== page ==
Don’t compromise police’s dignity – Musa

08 Feb 2024 07:30pm
Musa Hassan
Musa Hassan

KUALA LUMPUR - Do not destroy the public's trust on the police force with acts of breach of trust and abuse of power for personal interests, says former top cop.

Former inspector-general of police Tan Sri Musa Hassan said that the frequent reports of misconduct by police officers and personnel involved in crime and abuse of power have caused concern among the public.

He, who is also the Malaysian Crime Prevention Foundation (MCPF) president said that the public places a very high level of trust in the police force to ensure the safety and security of the public.

The International Society of Humanitarianism in Malaysia (MHO) advisor also said that all layers of society have great expectations of the police in combating crime.

"However, lately with the spread of negative news and the involvement of a few officers and personnel in crime and misconduct, it creates a negative perception among the public.

"In fact, the warnings and admonitions made by the leadership openly depict to the public that the discipline control of officers and personnel is lax and not firm.

"Actions like this can erode public trust in the police," he told Sinar on Wednesday.

Further commenting, Musa said that the police needed to strive to improve the quality of its service and regain public trust.

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Moreover, he said that the top leadership of the police needed to make improvements such as strict monitoring of officers and personnel while on duty by conducting spot checks to ensure that standard operating procedures (SOP) are fully adhered to.

Furthermore, he said 'briefing and debriefing' sessions need to be conducted by supervisory officers before and after duty.

He emphasised that all actions must be recorded in the movement diary for review in case of disputes.

"Ensure that every action taken while on duty is reported to the operations room and recorded in the diary regarding the actions they have taken.

"In addition, police officers should record in their pocketbooks all actions taken, for example, during the apprehension and interrogation of individuals, it must be fully documented," he said.

He said that officers and personnel who perform their duties but do not follow procedures must face strict action.

Musa said in-service training needed to be established so that officers and personnel were constantly reminded of procedures, thereby reminding them to act correctly.

Additionally, he said that the Discipline and Drug Control Scheme (SKDD), which has long been established, needed to be properly managed to ensure that policemen maintain high discipline.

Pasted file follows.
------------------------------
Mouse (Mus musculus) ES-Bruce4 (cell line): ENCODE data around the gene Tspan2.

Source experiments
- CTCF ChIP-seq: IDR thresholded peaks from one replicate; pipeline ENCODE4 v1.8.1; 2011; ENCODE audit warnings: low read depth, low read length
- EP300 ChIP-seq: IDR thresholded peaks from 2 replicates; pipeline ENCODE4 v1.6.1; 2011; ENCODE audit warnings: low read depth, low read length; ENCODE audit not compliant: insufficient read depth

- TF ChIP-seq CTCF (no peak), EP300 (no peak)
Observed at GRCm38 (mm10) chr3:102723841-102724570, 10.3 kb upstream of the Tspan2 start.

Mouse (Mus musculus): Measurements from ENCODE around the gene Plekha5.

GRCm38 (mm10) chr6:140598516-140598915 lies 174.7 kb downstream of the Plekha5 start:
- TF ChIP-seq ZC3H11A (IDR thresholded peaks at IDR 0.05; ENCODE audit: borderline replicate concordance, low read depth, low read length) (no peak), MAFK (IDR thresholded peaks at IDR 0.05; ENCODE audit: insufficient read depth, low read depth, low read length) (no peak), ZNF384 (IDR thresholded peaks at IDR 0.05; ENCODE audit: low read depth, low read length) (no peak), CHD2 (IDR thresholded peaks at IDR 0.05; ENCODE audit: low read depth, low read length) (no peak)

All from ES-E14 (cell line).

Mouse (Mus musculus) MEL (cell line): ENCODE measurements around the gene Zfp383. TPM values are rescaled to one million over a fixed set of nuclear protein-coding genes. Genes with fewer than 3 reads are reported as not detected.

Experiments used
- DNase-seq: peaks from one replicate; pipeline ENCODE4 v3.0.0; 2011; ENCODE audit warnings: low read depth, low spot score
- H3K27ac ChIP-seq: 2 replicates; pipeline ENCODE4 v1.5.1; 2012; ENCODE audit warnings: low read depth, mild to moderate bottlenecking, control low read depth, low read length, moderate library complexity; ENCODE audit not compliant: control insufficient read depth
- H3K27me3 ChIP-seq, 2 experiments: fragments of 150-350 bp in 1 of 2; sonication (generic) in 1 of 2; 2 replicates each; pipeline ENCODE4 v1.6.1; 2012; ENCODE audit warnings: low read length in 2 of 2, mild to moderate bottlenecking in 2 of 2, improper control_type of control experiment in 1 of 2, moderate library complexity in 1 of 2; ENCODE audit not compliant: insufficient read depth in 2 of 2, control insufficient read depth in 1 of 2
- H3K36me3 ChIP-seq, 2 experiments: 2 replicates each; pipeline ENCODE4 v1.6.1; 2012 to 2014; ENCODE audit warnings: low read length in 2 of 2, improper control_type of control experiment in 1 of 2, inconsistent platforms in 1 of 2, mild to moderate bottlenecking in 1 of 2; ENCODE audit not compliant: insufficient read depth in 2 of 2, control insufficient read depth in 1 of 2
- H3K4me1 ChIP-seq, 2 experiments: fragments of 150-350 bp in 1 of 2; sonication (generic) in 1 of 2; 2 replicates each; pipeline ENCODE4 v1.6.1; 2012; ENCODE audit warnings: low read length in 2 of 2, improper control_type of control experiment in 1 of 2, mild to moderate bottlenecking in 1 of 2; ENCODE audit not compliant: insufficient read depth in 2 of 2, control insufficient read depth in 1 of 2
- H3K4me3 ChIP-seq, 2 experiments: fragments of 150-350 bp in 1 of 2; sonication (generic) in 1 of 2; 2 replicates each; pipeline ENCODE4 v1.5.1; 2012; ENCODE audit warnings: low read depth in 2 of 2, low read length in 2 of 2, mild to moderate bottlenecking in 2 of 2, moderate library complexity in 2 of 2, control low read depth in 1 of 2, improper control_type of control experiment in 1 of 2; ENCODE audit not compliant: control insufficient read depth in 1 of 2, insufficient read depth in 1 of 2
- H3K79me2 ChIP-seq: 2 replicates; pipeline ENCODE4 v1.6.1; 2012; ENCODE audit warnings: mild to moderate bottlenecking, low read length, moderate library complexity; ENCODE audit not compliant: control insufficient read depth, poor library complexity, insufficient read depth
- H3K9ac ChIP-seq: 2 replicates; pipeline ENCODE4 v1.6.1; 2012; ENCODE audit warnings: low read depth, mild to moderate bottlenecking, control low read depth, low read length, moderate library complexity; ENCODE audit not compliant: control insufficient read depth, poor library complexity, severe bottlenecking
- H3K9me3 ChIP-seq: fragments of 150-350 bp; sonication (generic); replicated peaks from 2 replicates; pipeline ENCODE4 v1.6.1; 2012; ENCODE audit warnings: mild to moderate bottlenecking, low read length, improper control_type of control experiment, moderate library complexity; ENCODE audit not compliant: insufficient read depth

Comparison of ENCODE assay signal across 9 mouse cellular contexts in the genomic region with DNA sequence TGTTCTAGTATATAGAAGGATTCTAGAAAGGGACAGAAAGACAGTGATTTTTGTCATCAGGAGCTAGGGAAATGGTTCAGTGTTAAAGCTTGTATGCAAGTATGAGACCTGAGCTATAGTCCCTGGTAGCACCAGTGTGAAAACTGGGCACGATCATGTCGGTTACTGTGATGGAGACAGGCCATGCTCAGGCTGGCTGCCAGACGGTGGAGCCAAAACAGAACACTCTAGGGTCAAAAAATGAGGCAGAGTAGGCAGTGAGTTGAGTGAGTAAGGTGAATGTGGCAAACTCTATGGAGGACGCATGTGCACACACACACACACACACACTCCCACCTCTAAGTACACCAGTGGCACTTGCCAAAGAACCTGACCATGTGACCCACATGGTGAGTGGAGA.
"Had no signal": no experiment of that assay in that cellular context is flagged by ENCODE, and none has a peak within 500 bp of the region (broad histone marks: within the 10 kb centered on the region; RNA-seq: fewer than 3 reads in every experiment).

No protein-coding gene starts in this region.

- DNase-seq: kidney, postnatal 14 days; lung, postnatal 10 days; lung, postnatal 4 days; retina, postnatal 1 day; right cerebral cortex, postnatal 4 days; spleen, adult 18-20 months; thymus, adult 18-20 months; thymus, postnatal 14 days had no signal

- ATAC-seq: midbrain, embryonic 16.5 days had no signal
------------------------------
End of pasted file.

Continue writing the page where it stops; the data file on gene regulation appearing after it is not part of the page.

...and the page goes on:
"The Religious and Counselling Division (BAKA) needs to be active in conducting counselling and rehabilitation for officers and personnel with problems.

"Retraining should be provided for officers and personnel with problems to instill discipline and proper duty knowledge.

"The most important thing is to strengthen relations with the community and regain public trust in the police," he said.

Musa said that senior officers must have high integrity and not associate with ‘shady characters' or be involved in illegal activities because subordinates would always observe them.

Additionally, he said that the Federal Police Integrity and Standard Compliance Department (ISCD) needed to play a role in monitoring supervisors and officers while on duty.

He added that the police also needed to establish channels for the public to directly contact senior officers if there were officers and personnel who abuse their power.

"The police chiefs, district police chiefs can share their phone numbers with the public so that the public can lodge complaints directly, and prompt action can be taken.

"The government has established the Independent Police Conduct Commission (IPCC) which will handle investigations if there are complaints from the public regarding misconduct by police officers and personnel.

"Most importantly, discipline within the force needs to be emphasised by all levels of officers and personnel so that the police force will continue to be respected by the public.

"Although there are a few members of the police involved in abuse of power, if not curbed, it will spread to others," he concluded.